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Review Roundup: Michael Bay's 'Pain & Gain' Is a Soulless Macho Farce

Photo of Anne Thompson By Anne Thompson | Thompson on Hollywood April 23, 2013 at 2:05PM

I had the misfortune of seeing Michael Bay's "Pain & Gain" at CinemaCon, which Paramount mystifyingly screened to the nation's exhibitors, who tend to be a conservative family-oriented bunch who are always begging the studios to release less R-rated fare. Don't get me wrong.
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Mark Wahlberg and Dwayne Johnson in Michael Bay's 'Pain & Gain'
Mark Wahlberg and Dwayne Johnson in Michael Bay's 'Pain & Gain'

I had the misfortune of seeing Michael Bay's "Pain & Gain" at CinemaCon, which Paramount mystifyingly screened to the nation's exhibitors, who tend to be a conservative family-oriented bunch who are always begging the studios to release less R-rated fare. Don't get me wrong. I recognize that this broad action comedy, adapted by the scribes behind "Captain America" and the "Chronicles of Narnia" from a true crime story, required serious brain cells, talent and cinematic chops. Bay is a masterful manipulator of mise-en-scene with a good eye and a healthy love of the slow-mo burn that John Woo could envy.

It's more a question of why anyone would devote so much time and energy to show us something so ugly and depressing? This plunge into the depths of shallow greed and inanity was Bay indulging what he really wanted to do with a "little movie" boasting a budget of $25 million. The foray into soulless machismo opens this Friday.

Variety:

The large-scale destructiveness he has previously wrecked upon public and private property (including entire cities), Michael Bay visits on the human body in "Pain & Gain," a pulverizing steroidal farce based on a bizarre-but-true kidnapping-and-murder case. Suggesting "Fargo" by way of the Three Stooges, Bay's latest certainly proves that the "Transformers" auteur does have something more than jacked-up robots on his mind: specifically, jacked-up muscle men who will stop at nothing to achieve their deeply twisted notion of the American dream. 

The Hollywood Reporter:

Dim-witted bottom-feeders on steroids and coke run amok seeking the American dream in "Pain & Gain," a ham-fisted, thick-skulled comic caper about bodybuilders-turned-criminals which, like its three protagonists, fully lives down to its own potential. Intentionally made on the cheap (for $25 million) thanks to its stars taking back-end deals, this is director Michael Bay's idea of a low-budget indie-style film, even though the muscles and ammo on view here are only slightly less imposing than those of his "Transformers" films.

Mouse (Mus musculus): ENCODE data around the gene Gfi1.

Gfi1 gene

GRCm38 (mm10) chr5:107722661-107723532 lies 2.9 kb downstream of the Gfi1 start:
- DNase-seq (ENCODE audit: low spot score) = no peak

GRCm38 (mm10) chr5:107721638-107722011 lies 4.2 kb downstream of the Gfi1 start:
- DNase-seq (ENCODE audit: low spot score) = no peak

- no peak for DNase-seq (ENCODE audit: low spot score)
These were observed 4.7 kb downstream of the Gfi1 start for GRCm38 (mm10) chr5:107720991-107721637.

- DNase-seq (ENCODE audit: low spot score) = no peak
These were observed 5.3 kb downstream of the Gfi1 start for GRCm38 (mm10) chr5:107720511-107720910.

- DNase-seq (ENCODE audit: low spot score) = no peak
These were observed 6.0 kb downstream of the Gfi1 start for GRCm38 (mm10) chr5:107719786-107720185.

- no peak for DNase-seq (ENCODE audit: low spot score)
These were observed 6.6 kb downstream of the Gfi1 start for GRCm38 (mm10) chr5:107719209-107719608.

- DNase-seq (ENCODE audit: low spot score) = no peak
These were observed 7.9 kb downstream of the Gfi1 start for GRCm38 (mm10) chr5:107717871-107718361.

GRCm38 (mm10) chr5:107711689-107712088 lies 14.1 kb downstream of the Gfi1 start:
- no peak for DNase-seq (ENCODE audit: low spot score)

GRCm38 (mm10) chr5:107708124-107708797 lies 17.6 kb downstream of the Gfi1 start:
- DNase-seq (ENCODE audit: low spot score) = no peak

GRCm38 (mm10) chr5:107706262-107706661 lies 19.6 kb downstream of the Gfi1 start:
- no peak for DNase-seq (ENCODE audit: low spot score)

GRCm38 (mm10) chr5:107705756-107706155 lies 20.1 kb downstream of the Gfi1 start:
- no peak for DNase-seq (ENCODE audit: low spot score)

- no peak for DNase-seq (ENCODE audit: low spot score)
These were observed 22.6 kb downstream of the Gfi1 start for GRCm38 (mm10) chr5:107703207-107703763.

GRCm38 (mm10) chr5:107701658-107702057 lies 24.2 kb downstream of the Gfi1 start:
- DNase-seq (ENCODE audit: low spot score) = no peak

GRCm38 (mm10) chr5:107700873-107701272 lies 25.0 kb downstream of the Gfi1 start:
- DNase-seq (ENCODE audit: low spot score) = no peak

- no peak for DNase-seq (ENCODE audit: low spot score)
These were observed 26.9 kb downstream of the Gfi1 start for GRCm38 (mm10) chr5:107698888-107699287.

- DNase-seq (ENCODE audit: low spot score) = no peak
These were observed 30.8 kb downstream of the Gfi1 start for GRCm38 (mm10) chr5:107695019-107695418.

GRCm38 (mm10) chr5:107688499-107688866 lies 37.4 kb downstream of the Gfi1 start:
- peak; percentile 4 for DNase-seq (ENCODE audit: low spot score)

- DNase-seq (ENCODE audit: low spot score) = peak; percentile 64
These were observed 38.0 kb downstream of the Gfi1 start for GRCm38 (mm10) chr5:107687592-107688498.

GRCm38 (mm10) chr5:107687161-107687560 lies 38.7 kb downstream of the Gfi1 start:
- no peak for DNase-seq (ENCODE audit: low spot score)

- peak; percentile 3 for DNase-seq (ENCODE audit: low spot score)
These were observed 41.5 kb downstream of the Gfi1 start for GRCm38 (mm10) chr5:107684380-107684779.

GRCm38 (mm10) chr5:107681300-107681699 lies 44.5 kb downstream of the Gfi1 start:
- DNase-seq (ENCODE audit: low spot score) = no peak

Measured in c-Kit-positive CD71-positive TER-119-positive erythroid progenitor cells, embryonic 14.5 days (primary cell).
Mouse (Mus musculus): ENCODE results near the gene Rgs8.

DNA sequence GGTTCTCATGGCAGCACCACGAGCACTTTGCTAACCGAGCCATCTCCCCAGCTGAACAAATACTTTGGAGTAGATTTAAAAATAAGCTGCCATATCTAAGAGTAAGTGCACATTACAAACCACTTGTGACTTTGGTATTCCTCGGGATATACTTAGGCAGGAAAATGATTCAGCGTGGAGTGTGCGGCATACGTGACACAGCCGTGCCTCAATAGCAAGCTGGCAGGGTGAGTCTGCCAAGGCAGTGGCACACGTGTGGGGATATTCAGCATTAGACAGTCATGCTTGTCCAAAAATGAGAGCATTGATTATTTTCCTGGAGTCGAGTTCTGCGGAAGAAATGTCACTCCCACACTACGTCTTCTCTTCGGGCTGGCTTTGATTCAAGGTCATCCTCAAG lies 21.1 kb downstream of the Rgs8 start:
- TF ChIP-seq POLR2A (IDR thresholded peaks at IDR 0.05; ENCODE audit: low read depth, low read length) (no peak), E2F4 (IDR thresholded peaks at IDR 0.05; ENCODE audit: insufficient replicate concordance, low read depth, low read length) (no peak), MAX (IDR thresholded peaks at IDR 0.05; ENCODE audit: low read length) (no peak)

Hitfix:

Bay's Miami is a steroid-drenched house of mirrors, reflecting back the worst of us in the various characters. Wahlberg plays this kind of good-natured idiot better than anyone, and he is unflappable here as he pulls off this impossible scheme. Mackie feeds well off of Wahlberg's energy, and I hope the two of them end up playing another comedy together. For me, though, there's one performance here that is an all-timer, a wildly inspired bit of casting paying off in a rich and lunatic character, fully realized.

This article is related to: Pain & Gain, Michael Bay, Reviews, comedy, Mark Wahlberg


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Thompson on Hollywood

Born and raised in Manhattan, Anne Thompson grew up going to the Thalia and The New Yorker and wound up at grad Cinema Studies at NYU. She worked at United Artists and Film Comment before heading west as that magazine's west coast editor. She wrote for the LA Weekly, Sight and Sound, Empire, The New York Times and Entertainment Weekly before serving as West Coast Editor of Premiere. She wrote for The Washington Post, The London Observer, Wired, More, and Vanity Fair, and did staff stints at The Hollywood Reporter and Variety. She eventually took her blog Thompson on Hollywood to Indiewire. She taught film criticism at USC Critical Studies, and continues to host the fall semester of “Sneak Previews” for UCLA Extension.